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Data Analysis Chapter Example

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Published: Fri, 26 May 2017

This chapter will focus on the results of the data analysis. The first section will discuss the descriptive statistics and in the second section the results of the Heckman two-step approach will be discussed.

Descriptive statistics

The descriptive statistics of the survey data will be discussed by comparing and characterizing the households that affected and do not affected by the climate change. The sample size used for the analysis is therefore 420 respondents.

An uneven distribution of land ownership exists in coastal region of Bangladesh, with a significant proportion of land being owned by large landowners (Alauddin and Hamid 1997). Agricultural survey (1996 ) shows that 54% of families in coastal areas hold only 17% of the total agricultural land (PDO-ICZMP-2003). The majority of the rural population is either landless farmers (who sell their labor or cultivate other’s land)or marginal farmers (who have less than .2 ha of property) (Opstal 2006). Over the past decade the farmers are declined. Now a day in the coastal Bangladesh fishing is one of the most important economic activities. They are mostly landless or have a small plot of land to use for living purpose.

In the study area total land size is changed due to climate change. It appears from the given table which shows the comparative analysis of land pattern before and after Aila. In 2008 the average amount is 157.02 hectare/year and in 2009 it is 99.89 hectare/year. Land is used for different purposes. In 2008, 159 respondents used their land for cultivation i.e they are the agricultural land owner and due to climate change only 75 respondents are the owner of the agricultural land. This amount is decreasing.

In last 5 years 62 households lost their land in the study area. The total amount of damaged land is 36911.58 hectares. Most of the people depend on agriculture so this is a great loss for their survive. For this their income is decreased, expenditure is decreased and they have no enough money to buy the agricultural land. From this it is concluded that they live below poverty line. According to a recent (Oct’09) study done by the South Asia Association of Poverty Eradication, each affected household has seen their income decrease by approximately 44% as a result of Cyclone Aila.

The main independent variable is expenditures by household for a basket of basic needs, which is considered as a measurement of ‘poverty.’ This expenditure measurement actually represents a poverty threshold value, which is derived from HIES (Household Income-Expenditure Survey 2009) by BBS and is equivalent to US$ 208/capita/year (BBS, 2008). It is referred as ‘Basic Need Cost’ in the model.

In 2009 we get only 84 respondents out of 420 do not live below poverty line. It is estimated by using our expenditure data from primary survey analysis. So due to climate change most of the households live below poverty line.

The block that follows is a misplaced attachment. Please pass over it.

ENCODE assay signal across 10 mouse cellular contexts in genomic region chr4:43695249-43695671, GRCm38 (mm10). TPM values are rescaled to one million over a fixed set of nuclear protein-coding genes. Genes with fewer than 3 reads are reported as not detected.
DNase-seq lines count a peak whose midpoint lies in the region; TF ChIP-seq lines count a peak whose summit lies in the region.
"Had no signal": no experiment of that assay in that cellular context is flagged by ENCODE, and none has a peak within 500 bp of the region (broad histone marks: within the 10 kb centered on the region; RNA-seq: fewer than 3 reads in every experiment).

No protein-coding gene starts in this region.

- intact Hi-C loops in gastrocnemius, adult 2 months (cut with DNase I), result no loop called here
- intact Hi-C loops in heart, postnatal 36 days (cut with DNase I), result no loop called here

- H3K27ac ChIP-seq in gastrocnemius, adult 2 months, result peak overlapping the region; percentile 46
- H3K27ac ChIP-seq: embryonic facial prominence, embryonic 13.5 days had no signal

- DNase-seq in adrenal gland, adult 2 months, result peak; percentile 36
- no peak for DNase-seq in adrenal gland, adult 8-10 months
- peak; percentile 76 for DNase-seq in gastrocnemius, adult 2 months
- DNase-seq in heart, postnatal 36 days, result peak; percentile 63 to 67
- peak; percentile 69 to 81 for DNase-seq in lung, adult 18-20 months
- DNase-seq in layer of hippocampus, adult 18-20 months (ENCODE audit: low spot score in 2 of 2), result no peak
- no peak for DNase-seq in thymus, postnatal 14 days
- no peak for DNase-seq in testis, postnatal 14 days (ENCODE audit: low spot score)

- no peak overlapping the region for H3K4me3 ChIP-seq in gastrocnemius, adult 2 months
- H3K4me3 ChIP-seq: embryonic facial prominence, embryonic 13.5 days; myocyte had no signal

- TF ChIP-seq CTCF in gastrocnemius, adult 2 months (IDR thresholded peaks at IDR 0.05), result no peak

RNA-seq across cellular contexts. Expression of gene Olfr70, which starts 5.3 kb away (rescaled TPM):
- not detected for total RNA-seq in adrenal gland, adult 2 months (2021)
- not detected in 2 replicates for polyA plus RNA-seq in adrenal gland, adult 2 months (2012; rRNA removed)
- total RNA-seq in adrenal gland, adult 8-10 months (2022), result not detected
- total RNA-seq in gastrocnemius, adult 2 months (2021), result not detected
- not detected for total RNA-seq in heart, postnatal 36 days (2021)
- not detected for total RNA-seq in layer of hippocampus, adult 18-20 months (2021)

Econometric Analysis

Now we would like to continue with figuring out the nature and extent of relationship between agricultural land ownership pattern and poverty of Koyra. Hence, in this chapter we conduct econometric analysis.

Variables used in econometric models

With a view to identifying the relationship pattern between agricultural land ownership pattern and poverty we ran a number of econometric models. But before we proceed to the operation with econometric models, let us have a look at the variables used in the model.

Dependent variable

The dependent variable is total land owned by, which is considered to be affected by climate change. This variable indicates how much land was owned by the household in 2009. The values were taken in hectares for the entire household.

Independent variables

Below we have mentioned the independent variables, with short explanation, that we used in models. Variable ‘household size’ refers to the total number of members in a household. ‘Education’ refers to household’s average aggregate academic schooling year. It is the number obtained by summing up of formal schooling years of all members in a household and then dividing it with the number of total household members. This variable is considered as a proxy for capacity of households. The variable ‘Duration with community’ refers to the number of years the respondent household living with the current community.

Along with the above-mentioned dependent and independent variables, we used the following two independent variables for constructing correlation and regression.

Econometric Methodology:

We used a Heckman Two Step Model for dependent variable ‘land ownership’ in order to find out if there is any sample selection bias in the model. This model consists of two processes that are addressed by two different equations: a selection equation and a conditional equation. The first probit equation is a selection process for the households having land-ownership or not. In the second equation the effects of independent variables on ‘land ownership’ are examined.